Game of Thrones 4×02 Review: The Lion and the Rose


Spoiler Warning: This review DOES NOT contain spoilers from the book other than to highlight differences between content already aired in the show and the equivalent storyline in the books.  This review is generally safe for the show only crowd.

Game of Thrones fans usually have to wait until the 9th episode of the season to get our big shocker (Ned’s execution, the Battle of the Blackwater, the Red Wedding), but there’s far too much ground to cover this season for the writers to have held out that long.  Here we are just two episodes in and one of the most unexpected moments from the Storm of Swords book has been laid out in front of us – we made it to the “Purple Wedding”, and as expected, social media was a complete mess when the big moment happened.  This may have been the episode’s climax, but it wasn’t the only interesting scene. We also saw characters who haven’t appeared since last season, and The Lion and the Rose also managed to further several other plot lines as well.  It was a jam packed, brutal, and shocking episode that’s a powerful reminder of just how unpredictable this story truly can be.

Got1Before we get into what is undoubtedly the most talked about portion of this episode, I want to touch on some characters who we haven’t seen since last season.  This episode marked the return of Lord Bolton’s bastard son Ramsay Snow, and Theon Greyjoy, who now goes by the name ‘Reek.’  As a brief refresher, Lord Bolton was the one who stabbed Robb Stark at the Red Wedding – in fact, he was one of the key characters in that whole fiasco, along with Lord Frey and the Lannisters.  And when we last saw Ramsay, he was in the midst of brainwashing Theon through torture, and he even went so far as to chop off Theon’s bits.  Watching Theon’s torture was difficult for most people, including book readers, and I often find myself skipping past those scenes during my rewatches.  We aren’t shown his transformation into Reek in the source material – instead readers are introduced to a ‘new’ character, whose identity as Theon Greyjoy isn’t revealed until later.  I don’t particularly enjoy the gratuitous torture scenes, but I can understand why they decided to introduce him in this way.  It would be difficult to do a ‘reveal’ later on when it’s the same actor playing both characters, so showing us his transformation is done for a practical reason as well as for dramatic impact…it makes sense, even though those scenes are some of my least favorite in the show so far.  The Lion and the Rose makes it very clear that Theon is now well and truly brainwashed and seemingly completely loyal to his ‘master’ Ramsay.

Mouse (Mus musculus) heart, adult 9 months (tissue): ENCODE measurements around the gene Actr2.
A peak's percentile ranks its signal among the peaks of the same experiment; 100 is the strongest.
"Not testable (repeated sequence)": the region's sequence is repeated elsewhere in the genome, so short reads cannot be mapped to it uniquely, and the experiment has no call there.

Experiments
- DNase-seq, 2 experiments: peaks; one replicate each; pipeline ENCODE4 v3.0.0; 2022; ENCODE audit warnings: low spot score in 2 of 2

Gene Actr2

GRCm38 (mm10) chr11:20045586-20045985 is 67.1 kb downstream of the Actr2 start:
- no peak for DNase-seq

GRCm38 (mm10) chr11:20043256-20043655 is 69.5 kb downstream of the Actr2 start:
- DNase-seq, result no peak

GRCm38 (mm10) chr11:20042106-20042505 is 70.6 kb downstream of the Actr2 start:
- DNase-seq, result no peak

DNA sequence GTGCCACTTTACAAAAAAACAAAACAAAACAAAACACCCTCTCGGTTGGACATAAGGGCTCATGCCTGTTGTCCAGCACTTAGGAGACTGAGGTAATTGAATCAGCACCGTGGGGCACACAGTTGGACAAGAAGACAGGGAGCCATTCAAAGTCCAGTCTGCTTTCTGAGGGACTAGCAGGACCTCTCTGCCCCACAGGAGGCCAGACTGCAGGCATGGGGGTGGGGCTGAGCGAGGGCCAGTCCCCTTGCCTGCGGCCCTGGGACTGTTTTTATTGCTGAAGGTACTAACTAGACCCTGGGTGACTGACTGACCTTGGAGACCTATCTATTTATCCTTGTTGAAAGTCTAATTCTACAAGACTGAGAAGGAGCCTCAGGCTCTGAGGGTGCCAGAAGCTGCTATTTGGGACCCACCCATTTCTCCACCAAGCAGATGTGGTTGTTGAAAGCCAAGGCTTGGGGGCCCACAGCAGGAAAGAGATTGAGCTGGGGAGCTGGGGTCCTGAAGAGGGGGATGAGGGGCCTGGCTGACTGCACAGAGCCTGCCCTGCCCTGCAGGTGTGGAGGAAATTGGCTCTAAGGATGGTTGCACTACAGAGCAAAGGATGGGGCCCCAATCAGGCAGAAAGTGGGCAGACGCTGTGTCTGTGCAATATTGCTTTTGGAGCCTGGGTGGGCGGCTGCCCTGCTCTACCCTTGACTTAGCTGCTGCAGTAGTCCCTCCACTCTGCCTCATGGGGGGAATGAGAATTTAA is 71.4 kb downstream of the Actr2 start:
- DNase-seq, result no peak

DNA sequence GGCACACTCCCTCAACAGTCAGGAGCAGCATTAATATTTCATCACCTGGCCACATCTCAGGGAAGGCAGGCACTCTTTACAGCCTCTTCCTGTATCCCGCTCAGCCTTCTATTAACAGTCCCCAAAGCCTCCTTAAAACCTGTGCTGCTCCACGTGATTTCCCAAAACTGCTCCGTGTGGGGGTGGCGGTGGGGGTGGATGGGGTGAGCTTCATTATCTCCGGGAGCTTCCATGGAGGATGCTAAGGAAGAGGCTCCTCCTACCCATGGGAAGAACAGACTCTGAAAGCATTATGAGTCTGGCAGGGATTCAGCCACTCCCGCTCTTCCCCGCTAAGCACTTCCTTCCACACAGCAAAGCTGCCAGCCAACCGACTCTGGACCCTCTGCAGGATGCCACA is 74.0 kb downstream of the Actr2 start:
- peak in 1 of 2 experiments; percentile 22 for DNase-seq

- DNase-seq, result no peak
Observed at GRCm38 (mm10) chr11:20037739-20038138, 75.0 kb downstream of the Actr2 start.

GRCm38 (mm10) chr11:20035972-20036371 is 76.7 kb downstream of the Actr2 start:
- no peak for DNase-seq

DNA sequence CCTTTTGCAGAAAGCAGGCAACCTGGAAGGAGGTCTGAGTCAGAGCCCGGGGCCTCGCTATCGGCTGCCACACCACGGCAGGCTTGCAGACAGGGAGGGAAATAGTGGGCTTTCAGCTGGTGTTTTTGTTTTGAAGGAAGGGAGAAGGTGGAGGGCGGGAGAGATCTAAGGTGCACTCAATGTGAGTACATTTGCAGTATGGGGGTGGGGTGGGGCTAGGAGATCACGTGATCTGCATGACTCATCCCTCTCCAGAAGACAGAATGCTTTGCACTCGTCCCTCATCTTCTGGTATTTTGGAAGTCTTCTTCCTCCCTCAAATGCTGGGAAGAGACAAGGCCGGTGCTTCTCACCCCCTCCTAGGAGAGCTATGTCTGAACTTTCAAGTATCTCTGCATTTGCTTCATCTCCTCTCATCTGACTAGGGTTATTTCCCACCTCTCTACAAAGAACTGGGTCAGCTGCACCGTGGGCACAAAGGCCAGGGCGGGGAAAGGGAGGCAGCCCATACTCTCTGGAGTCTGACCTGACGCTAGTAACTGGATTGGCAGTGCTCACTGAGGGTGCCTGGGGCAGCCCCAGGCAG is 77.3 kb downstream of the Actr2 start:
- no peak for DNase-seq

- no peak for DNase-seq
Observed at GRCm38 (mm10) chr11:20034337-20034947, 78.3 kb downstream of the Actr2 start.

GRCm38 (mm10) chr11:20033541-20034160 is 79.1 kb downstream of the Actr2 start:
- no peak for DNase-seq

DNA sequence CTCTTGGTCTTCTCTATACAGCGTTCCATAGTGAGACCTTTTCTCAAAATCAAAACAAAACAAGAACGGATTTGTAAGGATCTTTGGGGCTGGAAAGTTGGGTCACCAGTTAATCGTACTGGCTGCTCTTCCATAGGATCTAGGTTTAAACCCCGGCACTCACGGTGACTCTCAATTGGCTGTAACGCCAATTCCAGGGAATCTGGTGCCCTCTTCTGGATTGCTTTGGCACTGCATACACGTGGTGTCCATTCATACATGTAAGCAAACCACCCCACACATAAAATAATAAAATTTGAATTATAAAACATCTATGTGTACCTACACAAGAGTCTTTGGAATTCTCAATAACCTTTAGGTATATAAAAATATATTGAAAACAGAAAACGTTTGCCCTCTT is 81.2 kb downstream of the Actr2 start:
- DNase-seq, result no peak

We also got to see Dragonstone this week, and though many feel that the Dragonstone plot tended to be overshadowed by everything else going on, this batch of incredibly complex characters really stands out to me as being one of the most interesting groups in the whole story.  Melisandre burns people alive and murders her enemies, which is undoubtedly bad, but for some reason I still appreciate her for her ability to accomplish so much when things have been stacked against her since birth.  She’s a woman in a man’s world, and despite her past as a slave she has now climbed up to be a top adviser to a man vying for the throne. I can’t help but admire how far she’s risen out of sheer determination.  Likewise, despite the fact that Stannis is a really gruff and unlikable fellow (who also went along with the plot to murder his brother Renly), I appreciate him.  Yes, murder is obviously bad, but somehow it’s difficult to hate a guy who puts himself on the front lines with his soldiers. That’s something I have to admire, and it’s yet another reason why my feelings toward these characters are so complicated.  I can see the bad things they are doing, but I respect their willpower nonetheless.

Got2It seems to me that the real heart and soul of this group is Shireen, Stannis’s young daughter.  She’s afflicted with Grayscale and is the only surviving child of Stannis and his wife Selyse.  There’s definitely some resentment over the fact that the three sons Selyse gave birth to all died, leaving a girl with a very visible flaw as the only living child, and for these reasons she’s often rather tucked away and hidden from view.  She’s a kind hearted soul, though, and it’s a shame that there’s such a dark cloud hanging over her head.  She brings out the softer side of Stannis, who stands up for her repeatedly throughout dinner, defending Shireen when Selyse suggests beating her.  Shireen’s friendship with the Onion Knight is also sweet – she taught him how to read, he brings her gifts…the whole thing is really adorable, and she’s definitely my favorite part of Dragonstone.